Having already looked at what the exception does not mean, Judge Jacob eventually gets around to deciding what the exception does mean. He notes, in paragraph 28, that the language in the exception is “deliberately imprecise.” That being said, Judge Jacobs, in paragraph 30, returns to the principle that the exception should be applied restrictively. The imprecise language does not mean the exception can be applied “so widely as to be incompatible with the restrictive approach required by EU law.” At the same time it cannot be applied so narrowly that its purpose is defeated. In paragraph 31 of the decision, Judge Jacobs, identifies yet another deliberately vague expression within the exception: ‘piece of work’. The judge identifies some factors that may be of some assistance in applying the exception. For example, if there has been a natural break in the public authority’s private thinking; or, perhaps, the public authority is at a stage where publicity around its progress so far is taking place. The continuing nature of the project, process or exercise might also be a relevant feature. However, public authorities shouldn’t get too excited: this is not, by any means, a checklist. Judge Jacobs makes it clear that each case will turn on its own circumstances.
Public authorities should also be aware that their own internal labels will not be determinative of matters; it is not possible to, in the words of Judge Jacobs “label [your] way out of [your] duty to disclose.” Labels such as “draft or preliminary thoughts may, or may not, reflect the reality.” [para 32]
Counsel for Highways England is recorded as having emphasised legal certainty and its importance. Judge Jacobs accepts that his decision will not produced legal certainty in the way that was possibly envisaged by Counsel for Highways England. Judge Jacobs notes that its application will not be easy; however, issues of judgement are involved and that limits what can be achieved.
In deciding that the First-Tier Tribunal had not erred in law, Judge Jacobs took the view that, when reading the First-Tier Tribunal’s reasoning as a whole; its approached accorded with his analysis of the operation of the exception. The First-Tier Tribunal “understood that it was exercising a judgment on whether the information requested could now properly be considered as independent from the continuing work on the Expressway.”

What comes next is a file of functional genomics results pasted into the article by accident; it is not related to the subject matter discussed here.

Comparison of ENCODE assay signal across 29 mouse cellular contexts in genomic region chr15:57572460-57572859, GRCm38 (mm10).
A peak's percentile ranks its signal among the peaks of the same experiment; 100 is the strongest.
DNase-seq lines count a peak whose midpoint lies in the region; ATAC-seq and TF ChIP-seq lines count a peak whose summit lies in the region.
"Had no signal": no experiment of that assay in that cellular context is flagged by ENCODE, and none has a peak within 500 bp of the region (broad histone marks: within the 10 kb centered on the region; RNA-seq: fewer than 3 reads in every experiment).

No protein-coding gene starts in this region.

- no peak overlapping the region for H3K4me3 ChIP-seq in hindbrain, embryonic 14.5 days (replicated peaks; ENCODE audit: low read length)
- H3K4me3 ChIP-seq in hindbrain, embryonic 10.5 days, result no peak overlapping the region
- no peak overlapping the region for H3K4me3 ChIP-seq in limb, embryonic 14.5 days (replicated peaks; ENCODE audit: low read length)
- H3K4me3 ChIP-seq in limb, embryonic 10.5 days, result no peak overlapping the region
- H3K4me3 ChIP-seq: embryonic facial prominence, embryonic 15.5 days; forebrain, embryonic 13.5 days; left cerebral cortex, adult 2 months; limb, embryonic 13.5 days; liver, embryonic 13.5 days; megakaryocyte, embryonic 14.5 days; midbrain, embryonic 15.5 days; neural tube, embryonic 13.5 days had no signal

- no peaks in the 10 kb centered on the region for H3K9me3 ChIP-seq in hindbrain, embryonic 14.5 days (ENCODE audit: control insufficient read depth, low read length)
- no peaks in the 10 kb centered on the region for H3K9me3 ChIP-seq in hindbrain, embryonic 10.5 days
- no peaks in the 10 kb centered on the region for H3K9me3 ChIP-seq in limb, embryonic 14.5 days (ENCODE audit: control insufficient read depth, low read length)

So, what have we learned? Judge Jacobs has certainly gone through the exception carefully and produced what he considers to be the best that can be achieved in terms of defining the scope of the exception in Regulation 12(4)(d). Its scope is narrow, but not so narrow as to defeat the policy intention of providing a space for public authorities to think in private; however, its imprecise nature should not be taken as giving public authorities cart blanche. Each and every case will turn on its own circumstances and a degree of judgement is involved in determining whether the exception will apply or not.
There are also some useful reminders (for now) about the need to utilise EU law principles when interpreting the EIRs. There is also a useful reminder, in paragraph 6, about the approach that the Upper Tribunal adopts when considering an appeal. It is unlike the First-Tier Tribunal; it is not conducting a re-hearing of the case. The Appellant has to show that the First-Tier Tribunal erred in law. We are also reminded that the nature of the language of the provision has to be taken into account when considering legal certainty; it is therefore not always possible to give a precise exposition of the scope of a provision – sometimes, it really does just come down to a matter of judgement.
We are able to provide advice in connection with a wide range of information law matters, including Freedom of Information Act/Environmental Information Regulations appeals. If you would like advice and assistance on any of these matters then please contact Alistair Sloan on 0141 229 0880 or by E-mail. You can also follow our dedicated information law account on Twitter.
The UTT decision that is currently on line at the link provided contains an acknowledged typing error at paragraph 30.
It currently reads
“31. It is engaged when a piece of work may fairly be said to be complete in itself.”
The corrected version is
“31. It is not engaged when a piece of work may fairly be said to be complete in itself.”